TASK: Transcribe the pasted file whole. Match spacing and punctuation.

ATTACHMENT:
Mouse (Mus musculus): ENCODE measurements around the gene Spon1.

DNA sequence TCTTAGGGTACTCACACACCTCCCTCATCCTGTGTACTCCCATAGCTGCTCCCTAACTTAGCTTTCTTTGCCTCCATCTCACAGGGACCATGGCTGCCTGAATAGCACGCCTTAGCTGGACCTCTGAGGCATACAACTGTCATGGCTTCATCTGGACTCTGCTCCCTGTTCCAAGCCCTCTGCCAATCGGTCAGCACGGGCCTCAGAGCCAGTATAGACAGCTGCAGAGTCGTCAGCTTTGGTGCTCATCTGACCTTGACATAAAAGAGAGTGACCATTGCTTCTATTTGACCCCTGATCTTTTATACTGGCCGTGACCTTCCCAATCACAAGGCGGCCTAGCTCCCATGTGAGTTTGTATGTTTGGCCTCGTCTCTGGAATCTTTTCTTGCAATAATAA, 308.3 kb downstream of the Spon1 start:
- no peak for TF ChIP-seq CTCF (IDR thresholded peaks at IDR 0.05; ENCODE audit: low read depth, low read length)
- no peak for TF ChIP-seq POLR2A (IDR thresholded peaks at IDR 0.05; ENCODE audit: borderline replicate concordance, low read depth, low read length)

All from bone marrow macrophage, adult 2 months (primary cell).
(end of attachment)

Mouse (Mus musculus): ENCODE measurements around the gene Spon1.

DNA sequence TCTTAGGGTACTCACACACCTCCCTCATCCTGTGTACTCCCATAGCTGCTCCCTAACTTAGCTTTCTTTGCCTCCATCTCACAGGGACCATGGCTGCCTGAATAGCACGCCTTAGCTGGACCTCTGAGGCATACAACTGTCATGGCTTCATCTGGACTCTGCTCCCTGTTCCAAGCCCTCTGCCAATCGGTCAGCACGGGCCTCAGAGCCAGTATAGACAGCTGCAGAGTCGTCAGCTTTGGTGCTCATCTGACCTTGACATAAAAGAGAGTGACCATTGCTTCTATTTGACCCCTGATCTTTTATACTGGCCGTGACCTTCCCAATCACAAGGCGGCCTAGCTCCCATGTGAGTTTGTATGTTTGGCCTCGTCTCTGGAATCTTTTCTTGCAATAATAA, 308.3 kb downstream of the Spon1 start:
- no peak for TF ChIP-seq CTCF (IDR thresholded peaks at IDR 0.05; ENCODE audit: low read depth, low read length)
- no peak for TF ChIP-seq POLR2A (IDR thresholded peaks at IDR 0.05; ENCODE audit: borderline replicate concordance, low read depth, low read length)

All from bone marrow macrophage, adult 2 months (primary cell).